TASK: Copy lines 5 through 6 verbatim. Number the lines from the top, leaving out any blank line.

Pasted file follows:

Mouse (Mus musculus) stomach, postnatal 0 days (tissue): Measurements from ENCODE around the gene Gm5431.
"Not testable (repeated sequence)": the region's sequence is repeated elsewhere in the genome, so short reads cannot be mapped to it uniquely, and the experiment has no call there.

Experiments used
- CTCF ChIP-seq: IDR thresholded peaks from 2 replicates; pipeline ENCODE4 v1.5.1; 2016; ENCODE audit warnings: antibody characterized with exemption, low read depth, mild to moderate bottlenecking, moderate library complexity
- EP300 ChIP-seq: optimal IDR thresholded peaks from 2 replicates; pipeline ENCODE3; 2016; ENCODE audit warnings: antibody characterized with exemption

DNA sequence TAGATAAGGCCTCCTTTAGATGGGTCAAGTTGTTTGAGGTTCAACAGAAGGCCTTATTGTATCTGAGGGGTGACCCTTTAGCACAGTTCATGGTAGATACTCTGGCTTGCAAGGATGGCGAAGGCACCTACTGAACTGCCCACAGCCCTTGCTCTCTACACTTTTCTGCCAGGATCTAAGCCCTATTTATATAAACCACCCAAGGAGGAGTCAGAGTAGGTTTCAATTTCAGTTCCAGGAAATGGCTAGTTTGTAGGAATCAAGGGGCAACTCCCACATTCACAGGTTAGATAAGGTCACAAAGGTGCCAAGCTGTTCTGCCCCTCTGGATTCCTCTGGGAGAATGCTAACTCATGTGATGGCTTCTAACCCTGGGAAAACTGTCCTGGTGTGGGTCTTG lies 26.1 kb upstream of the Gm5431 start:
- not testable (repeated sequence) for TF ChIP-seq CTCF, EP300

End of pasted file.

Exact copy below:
- EP300 ChIP-seq: optimal IDR thresholded peaks from 2 replicates; pipeline ENCODE3; 2016; ENCODE audit warnings: antibody characterized with exemption

DNA sequence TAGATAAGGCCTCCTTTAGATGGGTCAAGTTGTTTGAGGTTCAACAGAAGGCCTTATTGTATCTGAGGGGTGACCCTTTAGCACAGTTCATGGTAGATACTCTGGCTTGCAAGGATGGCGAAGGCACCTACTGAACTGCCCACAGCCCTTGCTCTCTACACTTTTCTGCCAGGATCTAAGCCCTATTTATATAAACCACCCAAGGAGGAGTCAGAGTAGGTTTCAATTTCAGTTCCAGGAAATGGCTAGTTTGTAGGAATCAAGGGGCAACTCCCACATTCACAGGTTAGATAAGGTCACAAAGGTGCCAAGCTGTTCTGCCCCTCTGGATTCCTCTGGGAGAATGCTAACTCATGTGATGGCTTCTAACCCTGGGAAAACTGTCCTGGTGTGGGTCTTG lies 26.1 kb upstream of the Gm5431 start: